Most readers here will agree that FreeBSD would benefit from an updated installer with more functionalities. One of many reasons e.g. is support for the Zetabyte File System (ZFS). A number of FreeBSD users even think that FreeBSD can do with a more attractive installer (me included).
I’m aware of the reasons why many FreeBSD users prefer a text-based installer, but I think a GUI installer is nicer. Please don’t start a flame war ;-) Remember, for new users, first impressions count…..
Over the last couple of years there have been a few projects endeavouring to create a user friendly graphical installer for FreeBSD. As far as I’m aware these have now been discontinued. Two of which are:
Kris Moore, the founder of the PC-BSD Project, saw the need for an alternative installer for his project and created pc-sysinstall, a visually more pleasing installer with more advanced features than FreeBSD’s sysinstall. There’s an article in this month’s BSD Magazine (FreeBSD and ZFS) with some background and technical details of pc-sysinstall.
Last year work was undertaken by iXsystems to port PC-BSD’s graphical pc-sysinstall to a text-based installer as a replacement for the current sysinstall FreeBSD installer: txt-sysinstall, but this hasn’t been worked on for the last nine months. Will Backman has an interview with John Hixson on this: bsdtalk 199.
I was somewhat disappointed when Nathan Whitehorn (nwhitehorn@) announced his BSD Install project. Instead of working with the guys from iXsystems/PC-BSD and improving pc-sysinstall/txt-sysinstall he deciced to create BSD Install to replace FreeBSD’s current installer:
This project started because we have never, in three major releases, shipped an installer on PowerPC capable of installing a booting system without absurd amounts of handholding and use of external tools. This is especially galling when we have tools in the base (gpart, newfs, and tar) fully capable of doing this. As it turns out, by the time you’ve written a shell script to combine these things, you’re well on your way to deciding to write a new installer.
The goal of this project then, was to maximally reuse existing tools and to make the installer a chain of easily modifiable or replaceable components so that future installer-tinkerers will not run away in terror as quickly as I and many others have from sysinstall and libdisk.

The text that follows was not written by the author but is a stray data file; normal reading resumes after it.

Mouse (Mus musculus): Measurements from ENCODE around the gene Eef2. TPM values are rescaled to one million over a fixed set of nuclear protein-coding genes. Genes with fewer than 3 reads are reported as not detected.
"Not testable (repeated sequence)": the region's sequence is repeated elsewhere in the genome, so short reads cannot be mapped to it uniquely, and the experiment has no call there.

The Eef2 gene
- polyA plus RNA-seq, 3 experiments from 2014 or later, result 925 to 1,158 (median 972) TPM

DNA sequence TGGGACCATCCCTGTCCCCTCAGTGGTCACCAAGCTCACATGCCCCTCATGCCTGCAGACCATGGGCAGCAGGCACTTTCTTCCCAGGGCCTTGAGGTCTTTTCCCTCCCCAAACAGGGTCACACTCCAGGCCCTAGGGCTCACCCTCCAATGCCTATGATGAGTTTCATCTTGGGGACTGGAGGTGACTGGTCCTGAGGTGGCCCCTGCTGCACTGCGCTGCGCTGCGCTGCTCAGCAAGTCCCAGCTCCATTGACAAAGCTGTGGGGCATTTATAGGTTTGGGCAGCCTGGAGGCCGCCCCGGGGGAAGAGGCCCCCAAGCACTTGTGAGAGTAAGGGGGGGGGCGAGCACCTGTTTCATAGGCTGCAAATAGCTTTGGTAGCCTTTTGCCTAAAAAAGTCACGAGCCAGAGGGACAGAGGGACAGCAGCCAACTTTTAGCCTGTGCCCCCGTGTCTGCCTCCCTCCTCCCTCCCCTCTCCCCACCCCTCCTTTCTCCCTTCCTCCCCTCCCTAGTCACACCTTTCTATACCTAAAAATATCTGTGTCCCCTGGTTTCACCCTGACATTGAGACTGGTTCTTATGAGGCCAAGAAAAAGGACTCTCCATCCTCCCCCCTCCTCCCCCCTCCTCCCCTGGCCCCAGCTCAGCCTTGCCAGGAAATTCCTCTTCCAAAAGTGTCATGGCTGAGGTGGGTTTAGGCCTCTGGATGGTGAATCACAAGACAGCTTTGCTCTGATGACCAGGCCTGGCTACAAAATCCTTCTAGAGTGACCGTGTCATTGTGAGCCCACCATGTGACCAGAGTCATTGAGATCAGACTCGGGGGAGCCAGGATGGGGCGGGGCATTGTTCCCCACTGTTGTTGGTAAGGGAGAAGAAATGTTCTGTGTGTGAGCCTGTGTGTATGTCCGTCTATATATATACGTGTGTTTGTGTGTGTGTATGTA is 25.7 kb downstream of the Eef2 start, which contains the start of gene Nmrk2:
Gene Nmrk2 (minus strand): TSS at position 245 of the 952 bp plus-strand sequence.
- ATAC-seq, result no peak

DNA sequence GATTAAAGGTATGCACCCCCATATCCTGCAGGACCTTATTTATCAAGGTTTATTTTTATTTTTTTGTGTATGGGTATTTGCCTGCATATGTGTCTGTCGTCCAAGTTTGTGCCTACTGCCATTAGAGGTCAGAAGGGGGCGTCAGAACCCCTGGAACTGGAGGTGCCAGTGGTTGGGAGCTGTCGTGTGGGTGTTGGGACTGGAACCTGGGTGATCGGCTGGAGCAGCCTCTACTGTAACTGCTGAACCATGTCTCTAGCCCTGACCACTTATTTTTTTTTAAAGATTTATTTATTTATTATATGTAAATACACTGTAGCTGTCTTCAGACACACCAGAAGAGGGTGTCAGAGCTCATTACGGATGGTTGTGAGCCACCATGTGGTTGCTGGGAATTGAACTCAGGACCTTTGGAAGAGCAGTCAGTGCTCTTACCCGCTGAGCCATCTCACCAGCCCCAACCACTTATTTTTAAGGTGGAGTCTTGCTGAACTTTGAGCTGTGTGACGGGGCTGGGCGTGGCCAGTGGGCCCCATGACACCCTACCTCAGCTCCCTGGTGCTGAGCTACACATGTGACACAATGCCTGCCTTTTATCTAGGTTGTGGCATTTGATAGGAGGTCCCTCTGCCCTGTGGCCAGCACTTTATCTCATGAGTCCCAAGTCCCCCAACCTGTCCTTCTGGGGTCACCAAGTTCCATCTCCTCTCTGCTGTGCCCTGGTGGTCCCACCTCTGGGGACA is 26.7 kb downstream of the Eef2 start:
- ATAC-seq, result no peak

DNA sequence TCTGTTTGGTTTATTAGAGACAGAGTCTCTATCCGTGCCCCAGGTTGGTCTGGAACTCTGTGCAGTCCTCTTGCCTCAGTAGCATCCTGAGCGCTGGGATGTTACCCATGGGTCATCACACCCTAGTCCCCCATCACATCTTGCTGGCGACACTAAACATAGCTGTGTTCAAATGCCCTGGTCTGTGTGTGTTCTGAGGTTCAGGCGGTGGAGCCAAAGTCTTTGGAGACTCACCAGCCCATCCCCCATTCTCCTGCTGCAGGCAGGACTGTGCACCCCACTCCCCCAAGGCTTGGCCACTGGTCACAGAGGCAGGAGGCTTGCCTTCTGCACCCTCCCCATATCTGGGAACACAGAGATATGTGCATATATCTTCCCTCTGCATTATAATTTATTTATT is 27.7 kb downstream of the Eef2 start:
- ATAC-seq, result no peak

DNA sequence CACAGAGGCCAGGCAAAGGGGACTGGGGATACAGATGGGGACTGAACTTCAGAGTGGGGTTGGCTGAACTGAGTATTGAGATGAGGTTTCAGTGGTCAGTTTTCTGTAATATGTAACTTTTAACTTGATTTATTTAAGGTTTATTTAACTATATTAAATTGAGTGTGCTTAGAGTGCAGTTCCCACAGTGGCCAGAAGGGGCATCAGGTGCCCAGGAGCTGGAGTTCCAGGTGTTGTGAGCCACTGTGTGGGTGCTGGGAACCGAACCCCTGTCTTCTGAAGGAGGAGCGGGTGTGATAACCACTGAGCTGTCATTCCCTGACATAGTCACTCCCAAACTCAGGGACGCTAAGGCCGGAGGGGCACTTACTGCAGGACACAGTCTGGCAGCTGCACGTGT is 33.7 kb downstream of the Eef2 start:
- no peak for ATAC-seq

Choice and competion are a good thing, but sometimes cooperation towards a common goal is the better option.
Nathan recently emailed (FreeBSD Installer Roadmap) that he is now together with Josh Paetzel and Warner Losh, both from iXsystems, and it was agreed to merge the BSD Install frontend with the pc-sysinstall backend:
After some discussion with M. Warner Losh and Josh Paetzel of iXsystems, we’ve come up with the following roadmap for an installer for 9.0. Over the next month, we intend to try to adapt bsdinstall as the front-end for the more featureful, but lacking a terminal-compatible user interface, pc-sysinstall. This implies that the user interface and installation flow for the hybrid installer will be extremely similar to what is currently available in bsdinstall, so please continue sending feedback and bug reports on it. What will be different is the backend code, which will allow use of additional features not currently present in bsdinstall, such as ZFS installation.
I’m happy that the two teams/projects are working together now to create the best installer for the upcoming FreeBSD 9.0.
It is my personal opinion, but I think FreeBSD should come with a graphical installer by default. However, when launched there should be an option to exit the GUI and continue with the text based installer for those who prefer this.
If you want, please take part in the “what FreeBSD Installer do you like” poll.